Oh, that our sons and daughters and their children never again have to go through this hell of worthlessness for such worthless reasons.

©2013 All Rights Reserved CompuServe Books Reviews and reprinted with permission and additional material

Monday, June 3, 2013

Review: 'NOS4A2'

By Joe Hill
May 2013
William Morrow
ISBN: 978-0-220057-0

Vic McQueen is a great kid who doesn't like conflict, especially when her parents fight, or Dad hits Mom. She wants to escape. And on her gorgeous bicycle, one that's too big for her but which her dad got her anyway, she can. The first time Vic gets across the Shorter Way Bridge, she magically finds herself miles away and retrieves her mother's lost bracelet.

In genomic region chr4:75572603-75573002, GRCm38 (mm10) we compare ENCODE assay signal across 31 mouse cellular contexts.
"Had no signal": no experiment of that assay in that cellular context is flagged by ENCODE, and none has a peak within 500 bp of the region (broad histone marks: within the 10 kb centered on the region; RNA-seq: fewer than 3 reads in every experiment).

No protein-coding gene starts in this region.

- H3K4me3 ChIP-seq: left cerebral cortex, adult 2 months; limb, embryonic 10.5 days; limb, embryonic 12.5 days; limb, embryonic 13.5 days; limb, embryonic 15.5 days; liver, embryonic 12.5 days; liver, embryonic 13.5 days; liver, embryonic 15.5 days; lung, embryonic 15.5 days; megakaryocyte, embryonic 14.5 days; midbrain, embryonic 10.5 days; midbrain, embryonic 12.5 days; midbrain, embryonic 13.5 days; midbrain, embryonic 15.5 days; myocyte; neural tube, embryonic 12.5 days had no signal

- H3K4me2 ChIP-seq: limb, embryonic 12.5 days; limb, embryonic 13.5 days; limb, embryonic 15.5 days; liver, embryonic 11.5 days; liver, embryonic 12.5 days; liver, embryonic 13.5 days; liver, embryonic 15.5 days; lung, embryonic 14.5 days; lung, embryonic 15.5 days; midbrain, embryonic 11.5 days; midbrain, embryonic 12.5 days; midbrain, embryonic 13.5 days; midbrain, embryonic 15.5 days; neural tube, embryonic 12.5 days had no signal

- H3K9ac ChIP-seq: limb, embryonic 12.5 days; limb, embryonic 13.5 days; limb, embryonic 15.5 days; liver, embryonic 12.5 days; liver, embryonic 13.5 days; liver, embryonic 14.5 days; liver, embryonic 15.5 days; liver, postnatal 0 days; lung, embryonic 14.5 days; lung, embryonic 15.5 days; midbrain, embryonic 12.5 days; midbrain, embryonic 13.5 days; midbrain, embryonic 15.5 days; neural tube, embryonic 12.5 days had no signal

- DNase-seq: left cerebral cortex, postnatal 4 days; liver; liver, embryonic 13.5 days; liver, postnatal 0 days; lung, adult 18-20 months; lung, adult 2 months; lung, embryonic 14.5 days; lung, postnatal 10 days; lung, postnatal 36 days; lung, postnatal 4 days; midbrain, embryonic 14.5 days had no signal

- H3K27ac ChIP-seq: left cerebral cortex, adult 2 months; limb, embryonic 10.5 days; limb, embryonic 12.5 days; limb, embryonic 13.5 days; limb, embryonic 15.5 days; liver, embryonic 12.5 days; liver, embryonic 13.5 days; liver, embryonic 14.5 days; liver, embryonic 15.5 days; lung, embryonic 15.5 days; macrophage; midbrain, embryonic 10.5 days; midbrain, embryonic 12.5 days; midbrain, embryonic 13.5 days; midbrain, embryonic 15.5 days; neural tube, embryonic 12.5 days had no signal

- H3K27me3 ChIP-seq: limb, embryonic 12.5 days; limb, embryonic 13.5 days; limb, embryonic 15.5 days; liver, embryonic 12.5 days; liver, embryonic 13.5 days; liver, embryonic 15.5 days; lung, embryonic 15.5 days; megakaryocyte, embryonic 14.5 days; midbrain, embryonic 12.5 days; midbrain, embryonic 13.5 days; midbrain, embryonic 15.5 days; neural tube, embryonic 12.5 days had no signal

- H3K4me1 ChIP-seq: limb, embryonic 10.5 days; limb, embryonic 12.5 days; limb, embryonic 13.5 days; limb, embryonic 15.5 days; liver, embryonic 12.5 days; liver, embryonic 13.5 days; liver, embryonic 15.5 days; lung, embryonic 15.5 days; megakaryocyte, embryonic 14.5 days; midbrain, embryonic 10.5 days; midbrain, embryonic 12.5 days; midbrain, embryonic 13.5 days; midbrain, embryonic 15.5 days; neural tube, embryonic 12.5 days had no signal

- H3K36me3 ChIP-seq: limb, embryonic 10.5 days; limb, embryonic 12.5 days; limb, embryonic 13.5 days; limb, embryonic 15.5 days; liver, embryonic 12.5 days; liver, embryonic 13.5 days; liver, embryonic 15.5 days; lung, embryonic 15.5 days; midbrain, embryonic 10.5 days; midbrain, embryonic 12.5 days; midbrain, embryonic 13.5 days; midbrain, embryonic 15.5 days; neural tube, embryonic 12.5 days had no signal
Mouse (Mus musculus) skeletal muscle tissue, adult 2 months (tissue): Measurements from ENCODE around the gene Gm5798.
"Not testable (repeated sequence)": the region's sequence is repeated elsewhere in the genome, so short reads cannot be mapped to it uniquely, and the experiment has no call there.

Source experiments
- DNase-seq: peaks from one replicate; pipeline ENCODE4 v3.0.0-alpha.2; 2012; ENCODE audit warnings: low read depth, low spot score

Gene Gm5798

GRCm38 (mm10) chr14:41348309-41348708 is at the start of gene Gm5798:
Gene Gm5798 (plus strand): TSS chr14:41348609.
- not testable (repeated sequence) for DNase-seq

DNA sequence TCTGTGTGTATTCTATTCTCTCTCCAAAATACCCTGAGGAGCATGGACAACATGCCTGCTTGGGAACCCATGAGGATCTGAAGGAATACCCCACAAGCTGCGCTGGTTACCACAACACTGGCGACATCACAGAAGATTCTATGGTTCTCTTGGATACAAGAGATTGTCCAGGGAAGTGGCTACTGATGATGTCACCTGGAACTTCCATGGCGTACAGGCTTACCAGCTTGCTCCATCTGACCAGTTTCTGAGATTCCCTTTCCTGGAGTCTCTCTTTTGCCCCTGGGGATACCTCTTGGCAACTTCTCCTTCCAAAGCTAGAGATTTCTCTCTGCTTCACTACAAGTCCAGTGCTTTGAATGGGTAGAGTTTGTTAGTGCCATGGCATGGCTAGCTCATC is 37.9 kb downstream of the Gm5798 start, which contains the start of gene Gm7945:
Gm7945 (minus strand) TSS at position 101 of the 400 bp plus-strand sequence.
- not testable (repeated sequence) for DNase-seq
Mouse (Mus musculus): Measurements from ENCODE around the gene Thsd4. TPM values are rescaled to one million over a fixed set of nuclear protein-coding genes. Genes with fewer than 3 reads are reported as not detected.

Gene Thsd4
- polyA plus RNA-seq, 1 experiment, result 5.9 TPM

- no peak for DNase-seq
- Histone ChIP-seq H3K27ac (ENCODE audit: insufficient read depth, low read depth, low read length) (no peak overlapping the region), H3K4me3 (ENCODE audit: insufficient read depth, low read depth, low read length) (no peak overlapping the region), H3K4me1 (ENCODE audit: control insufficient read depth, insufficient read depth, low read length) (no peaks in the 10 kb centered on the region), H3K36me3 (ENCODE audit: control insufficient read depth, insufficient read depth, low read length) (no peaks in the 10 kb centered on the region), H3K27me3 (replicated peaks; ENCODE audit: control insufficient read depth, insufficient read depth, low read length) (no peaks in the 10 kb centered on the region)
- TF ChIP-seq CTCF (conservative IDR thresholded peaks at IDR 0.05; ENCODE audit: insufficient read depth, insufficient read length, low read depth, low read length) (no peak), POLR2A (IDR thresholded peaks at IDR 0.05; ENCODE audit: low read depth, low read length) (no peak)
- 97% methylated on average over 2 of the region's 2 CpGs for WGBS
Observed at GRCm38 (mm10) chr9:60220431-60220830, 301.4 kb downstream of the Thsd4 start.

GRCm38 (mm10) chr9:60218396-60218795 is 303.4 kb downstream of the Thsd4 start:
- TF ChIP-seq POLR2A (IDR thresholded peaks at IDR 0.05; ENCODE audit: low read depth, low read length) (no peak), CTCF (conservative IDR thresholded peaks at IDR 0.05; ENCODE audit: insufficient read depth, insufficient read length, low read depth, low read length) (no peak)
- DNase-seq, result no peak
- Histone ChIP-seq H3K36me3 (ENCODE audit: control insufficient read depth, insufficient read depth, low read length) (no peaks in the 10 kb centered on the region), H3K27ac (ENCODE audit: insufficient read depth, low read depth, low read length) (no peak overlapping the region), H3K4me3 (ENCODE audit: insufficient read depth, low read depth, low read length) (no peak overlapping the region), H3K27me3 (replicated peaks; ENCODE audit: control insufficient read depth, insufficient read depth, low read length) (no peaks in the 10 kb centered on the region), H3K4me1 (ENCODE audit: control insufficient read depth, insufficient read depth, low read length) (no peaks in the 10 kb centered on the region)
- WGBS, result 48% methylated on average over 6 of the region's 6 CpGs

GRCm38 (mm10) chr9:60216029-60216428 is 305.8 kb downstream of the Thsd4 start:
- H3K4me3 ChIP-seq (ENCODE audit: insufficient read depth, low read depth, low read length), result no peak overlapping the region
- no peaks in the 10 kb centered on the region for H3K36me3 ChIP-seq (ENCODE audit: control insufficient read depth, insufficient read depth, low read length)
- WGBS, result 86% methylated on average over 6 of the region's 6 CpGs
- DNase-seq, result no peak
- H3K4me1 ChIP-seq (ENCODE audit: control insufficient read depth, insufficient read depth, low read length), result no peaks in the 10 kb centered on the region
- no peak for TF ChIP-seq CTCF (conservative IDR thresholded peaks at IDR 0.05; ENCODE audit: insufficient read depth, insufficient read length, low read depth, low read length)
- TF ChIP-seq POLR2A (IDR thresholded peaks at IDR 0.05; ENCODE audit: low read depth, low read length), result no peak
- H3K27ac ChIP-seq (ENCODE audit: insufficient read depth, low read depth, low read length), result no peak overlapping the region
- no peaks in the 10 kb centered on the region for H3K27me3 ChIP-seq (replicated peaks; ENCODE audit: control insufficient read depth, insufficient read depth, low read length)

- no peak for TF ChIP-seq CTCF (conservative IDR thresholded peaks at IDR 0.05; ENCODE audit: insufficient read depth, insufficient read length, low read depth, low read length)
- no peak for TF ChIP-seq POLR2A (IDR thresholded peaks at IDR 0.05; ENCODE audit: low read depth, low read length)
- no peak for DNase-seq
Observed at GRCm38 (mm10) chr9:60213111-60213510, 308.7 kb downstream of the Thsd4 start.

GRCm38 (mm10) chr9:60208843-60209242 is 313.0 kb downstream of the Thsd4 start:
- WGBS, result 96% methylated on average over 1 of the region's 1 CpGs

But another time, as a rebellious, unhappy teenager, she goes looking for trouble. She finds it in the form of Charles Manx, a ghoulish figure who captures children he deems in jeopardy from parents whose conduct he doesn't like, and takes them to his version of paradise, Christmasland. Unlike the other children, Vic is the one who gets away.

The experience, and her other trips across the Shorter Way, cost Vic her sanity. She hooks up with Lou Carmody, a big, gentle soul who drove by on his motorcycle when she got away from Manx, and who fathers their child, Bruce Wayne Carmody. She draws elaborate, mazelike illustrations about a cartoon character that meets with success. Vic draws so she can't hear the phone ring. It's the children from Christmasland calling her.